Children are also encouraged to read regularly at home by their class teachers in order to practise their new skills. We like them to read every day, but we encourage all our children to read at least three times a week. Children have the opportunity to change their book every day and have a selection of books to choose from (many of which are new this year), which are at an appropriate level for them. In addition to this, we plan opportunities for children to practise these new skills in other areas of the curriculum too.

Reading for Pleasure

Reading for pleasure is high on our agenda because if we believe that children are not engaged with the process of learning to read, they are unlikely to achieve their true potential or develop into life-long readers. We promote reading for pleasure in a variety of ways:

  • daily ERIC time (Everyone Reading In Class)
  • bedtime story sacks (These are sacks with books in that we send home for an adult to read to their child.)
  • library visits (At least once a week, children visit our lovely library with a wide range of books, which was revamped this year, to enjoy reading on their own, with a partner or with their class and they are allowed to take a book home.)
  • class reading areas (In every classroom, there are engaging areas that are clearly labelled, comfortable and well-stocked and make children want to go in and read.)
  • teachers reading aloud good quality texts (to nurture our children’s love of reading and broaden their reading diets)


Throughout the school, writing is taught daily and staff use the current curriculum objectives when planning. Where possible, children’s writing is linked to other areas of the curriculum so that children have opportunities to practise and apply their skills in a range of contexts.
In line with the 2014 National Curriculum, children are taught to articulate ideas and structure them clearly in speech and writing. Initially, teachers will support pupils’ developing ideas by modelling the planning and writing process, allowing children lots of opportunities to orally rehearse their ideas, so that children feel confident when applying their writing skills independently.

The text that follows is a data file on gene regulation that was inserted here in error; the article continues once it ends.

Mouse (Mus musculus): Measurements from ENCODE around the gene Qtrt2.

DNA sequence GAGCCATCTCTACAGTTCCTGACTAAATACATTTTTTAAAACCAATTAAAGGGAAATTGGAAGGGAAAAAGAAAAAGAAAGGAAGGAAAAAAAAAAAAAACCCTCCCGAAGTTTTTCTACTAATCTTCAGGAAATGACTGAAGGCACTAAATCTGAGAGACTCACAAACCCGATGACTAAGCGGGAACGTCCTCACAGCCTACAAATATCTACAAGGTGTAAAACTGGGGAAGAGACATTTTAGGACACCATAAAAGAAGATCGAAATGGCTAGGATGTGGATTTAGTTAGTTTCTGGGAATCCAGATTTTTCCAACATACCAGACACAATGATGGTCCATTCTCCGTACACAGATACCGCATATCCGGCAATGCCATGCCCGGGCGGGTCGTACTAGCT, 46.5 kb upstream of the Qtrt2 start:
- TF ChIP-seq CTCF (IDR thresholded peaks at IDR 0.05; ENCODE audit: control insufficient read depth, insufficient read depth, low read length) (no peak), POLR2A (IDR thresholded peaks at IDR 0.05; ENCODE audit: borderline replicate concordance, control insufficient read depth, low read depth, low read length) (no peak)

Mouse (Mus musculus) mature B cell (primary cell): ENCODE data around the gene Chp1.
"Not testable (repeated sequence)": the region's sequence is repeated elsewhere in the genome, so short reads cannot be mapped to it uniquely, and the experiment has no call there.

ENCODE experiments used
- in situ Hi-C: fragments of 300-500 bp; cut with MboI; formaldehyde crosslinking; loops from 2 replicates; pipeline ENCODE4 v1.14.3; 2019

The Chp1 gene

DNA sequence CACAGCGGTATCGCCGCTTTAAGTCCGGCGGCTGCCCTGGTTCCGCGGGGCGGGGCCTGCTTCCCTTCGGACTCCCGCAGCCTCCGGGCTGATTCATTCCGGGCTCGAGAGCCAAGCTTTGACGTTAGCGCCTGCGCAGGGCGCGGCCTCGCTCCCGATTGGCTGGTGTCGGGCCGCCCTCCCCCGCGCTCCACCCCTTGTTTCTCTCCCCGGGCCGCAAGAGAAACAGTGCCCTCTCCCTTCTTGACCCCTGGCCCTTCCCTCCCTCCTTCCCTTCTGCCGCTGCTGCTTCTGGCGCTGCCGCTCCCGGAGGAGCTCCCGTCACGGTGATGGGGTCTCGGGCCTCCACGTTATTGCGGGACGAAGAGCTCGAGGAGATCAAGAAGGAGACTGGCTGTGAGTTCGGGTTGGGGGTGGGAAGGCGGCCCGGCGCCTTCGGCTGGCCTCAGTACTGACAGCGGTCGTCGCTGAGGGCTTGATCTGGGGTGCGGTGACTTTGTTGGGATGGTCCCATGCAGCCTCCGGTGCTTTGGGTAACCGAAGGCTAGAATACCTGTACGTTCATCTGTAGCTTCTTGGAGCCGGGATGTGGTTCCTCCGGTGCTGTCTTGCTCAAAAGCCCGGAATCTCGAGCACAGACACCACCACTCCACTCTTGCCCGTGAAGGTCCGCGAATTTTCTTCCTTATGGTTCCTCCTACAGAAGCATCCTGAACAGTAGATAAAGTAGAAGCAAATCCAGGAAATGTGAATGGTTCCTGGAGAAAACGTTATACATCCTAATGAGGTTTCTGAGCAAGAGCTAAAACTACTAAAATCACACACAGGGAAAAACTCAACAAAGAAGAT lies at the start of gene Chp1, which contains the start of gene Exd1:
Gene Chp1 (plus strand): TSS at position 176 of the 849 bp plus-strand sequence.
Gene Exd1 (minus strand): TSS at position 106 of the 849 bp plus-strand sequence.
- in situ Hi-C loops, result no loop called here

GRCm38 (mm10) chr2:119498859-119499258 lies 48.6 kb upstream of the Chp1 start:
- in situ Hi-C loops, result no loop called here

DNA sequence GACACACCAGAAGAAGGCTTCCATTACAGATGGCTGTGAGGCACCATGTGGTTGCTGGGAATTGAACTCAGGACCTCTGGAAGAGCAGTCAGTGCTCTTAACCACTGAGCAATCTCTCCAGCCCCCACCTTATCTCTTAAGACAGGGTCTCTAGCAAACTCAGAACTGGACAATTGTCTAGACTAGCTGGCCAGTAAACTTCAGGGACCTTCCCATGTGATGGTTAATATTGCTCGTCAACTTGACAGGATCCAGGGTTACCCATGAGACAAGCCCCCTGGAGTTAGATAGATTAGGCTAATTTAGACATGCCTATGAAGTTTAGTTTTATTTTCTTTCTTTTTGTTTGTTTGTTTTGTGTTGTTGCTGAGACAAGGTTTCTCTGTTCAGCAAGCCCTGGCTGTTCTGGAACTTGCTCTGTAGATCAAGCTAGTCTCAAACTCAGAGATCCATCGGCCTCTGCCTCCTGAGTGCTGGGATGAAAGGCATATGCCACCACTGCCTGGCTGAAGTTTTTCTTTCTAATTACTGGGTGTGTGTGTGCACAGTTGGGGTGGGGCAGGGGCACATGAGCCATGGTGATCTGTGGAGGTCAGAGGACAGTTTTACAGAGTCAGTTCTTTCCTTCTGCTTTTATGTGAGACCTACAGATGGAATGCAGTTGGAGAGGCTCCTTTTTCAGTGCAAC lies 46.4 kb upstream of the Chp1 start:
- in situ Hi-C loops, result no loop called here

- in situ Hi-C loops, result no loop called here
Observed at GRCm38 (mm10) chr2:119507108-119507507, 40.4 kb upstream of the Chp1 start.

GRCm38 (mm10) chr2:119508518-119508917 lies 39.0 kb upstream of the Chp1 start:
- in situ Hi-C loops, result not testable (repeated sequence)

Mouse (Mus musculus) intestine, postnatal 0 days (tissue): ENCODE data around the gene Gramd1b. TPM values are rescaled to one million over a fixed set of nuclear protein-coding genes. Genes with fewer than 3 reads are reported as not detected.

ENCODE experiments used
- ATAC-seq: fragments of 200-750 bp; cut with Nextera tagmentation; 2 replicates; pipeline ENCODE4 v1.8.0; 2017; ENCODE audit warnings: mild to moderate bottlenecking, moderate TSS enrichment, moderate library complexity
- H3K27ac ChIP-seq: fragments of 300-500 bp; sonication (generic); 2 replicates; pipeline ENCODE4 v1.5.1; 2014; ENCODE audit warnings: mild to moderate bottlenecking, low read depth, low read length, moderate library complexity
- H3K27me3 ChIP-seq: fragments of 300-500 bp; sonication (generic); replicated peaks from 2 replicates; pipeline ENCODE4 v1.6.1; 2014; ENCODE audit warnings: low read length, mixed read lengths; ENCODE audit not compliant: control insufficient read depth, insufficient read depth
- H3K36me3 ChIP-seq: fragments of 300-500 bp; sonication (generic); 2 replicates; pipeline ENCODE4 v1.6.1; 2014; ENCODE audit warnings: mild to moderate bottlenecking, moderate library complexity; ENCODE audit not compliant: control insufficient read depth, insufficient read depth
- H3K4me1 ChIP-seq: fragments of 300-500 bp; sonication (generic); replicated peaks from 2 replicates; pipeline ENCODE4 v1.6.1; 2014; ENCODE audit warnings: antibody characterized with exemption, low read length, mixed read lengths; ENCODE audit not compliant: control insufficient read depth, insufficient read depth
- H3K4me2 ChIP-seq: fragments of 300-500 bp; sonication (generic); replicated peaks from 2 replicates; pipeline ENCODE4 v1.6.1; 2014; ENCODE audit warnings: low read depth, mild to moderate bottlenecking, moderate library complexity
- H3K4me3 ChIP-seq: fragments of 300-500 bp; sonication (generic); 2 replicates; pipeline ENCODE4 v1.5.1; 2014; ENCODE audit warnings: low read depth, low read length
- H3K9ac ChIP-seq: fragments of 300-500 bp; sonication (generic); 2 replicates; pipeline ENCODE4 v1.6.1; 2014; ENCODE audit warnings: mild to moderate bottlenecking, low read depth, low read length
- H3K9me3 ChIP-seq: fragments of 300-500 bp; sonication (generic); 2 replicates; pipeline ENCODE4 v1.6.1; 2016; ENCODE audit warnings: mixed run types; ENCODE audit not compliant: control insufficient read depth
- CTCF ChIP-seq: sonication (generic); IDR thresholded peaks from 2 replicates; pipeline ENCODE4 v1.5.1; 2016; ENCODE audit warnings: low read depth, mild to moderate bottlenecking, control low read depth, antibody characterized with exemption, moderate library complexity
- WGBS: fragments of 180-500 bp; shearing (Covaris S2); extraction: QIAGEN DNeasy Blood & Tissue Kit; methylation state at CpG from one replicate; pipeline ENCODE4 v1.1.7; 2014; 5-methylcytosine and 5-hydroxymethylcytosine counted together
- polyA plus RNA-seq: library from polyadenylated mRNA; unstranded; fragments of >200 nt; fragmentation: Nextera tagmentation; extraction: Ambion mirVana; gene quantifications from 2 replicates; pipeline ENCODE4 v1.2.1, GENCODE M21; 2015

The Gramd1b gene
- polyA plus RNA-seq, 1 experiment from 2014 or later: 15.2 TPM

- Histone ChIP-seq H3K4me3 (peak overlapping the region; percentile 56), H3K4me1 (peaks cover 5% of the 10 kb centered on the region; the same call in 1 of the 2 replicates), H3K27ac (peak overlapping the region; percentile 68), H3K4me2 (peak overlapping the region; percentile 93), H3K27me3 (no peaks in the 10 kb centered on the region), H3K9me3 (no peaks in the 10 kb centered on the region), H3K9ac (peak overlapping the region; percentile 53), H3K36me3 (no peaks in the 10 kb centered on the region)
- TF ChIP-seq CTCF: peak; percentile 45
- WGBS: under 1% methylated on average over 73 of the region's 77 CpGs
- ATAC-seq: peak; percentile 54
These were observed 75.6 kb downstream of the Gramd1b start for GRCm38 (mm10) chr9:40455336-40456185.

When writing, pupils should understand the following:

  • There is a purpose to their writing.
  • There are a range of text types; each with their own features and conventions to be applied when writing.
  • Their writing must make sense and flow.
  • The need to pay close attention to spelling, punctuation and grammar when working in order to improve the sense and clarity of their work.
  • Writing is a process which allows for changes and edits to be made. This editing could be done independently, with a peer or with an adult throughout the process. Children know that it is important to listen carefully to any advice given at this stage and that they should act upon it as best they can.
  • A wide range of interesting and exciting vocabulary should be experimented with to engage the reader and make their writing more effective.
  • They can look at and make use of teacher models and the learning environment to aid their work.
  • That writing is an enjoyable activity with great value.

Spelling, Punctuation and Grammar (SPaG)

Spelling, punctuation and grammar (SPaG) are taught every day in addition to writing sessions across key stage one and two. Teachers model how to apply these skills during writing lessons and pupils are expected to practise these skills in their own writing too. In addition to this, teachers highlight how other authors have used these features in their writing too during reading sessions to help children understand how and when to use these features effectively and with purpose.


At the Victory Primary School, children begin to learn cursive script from early years, where appropriate in line with the 2014 curriculum.   Handwriting is taught in a lesson and then practised and encouraged in all aspects of the curriculum thus promoting understanding and application.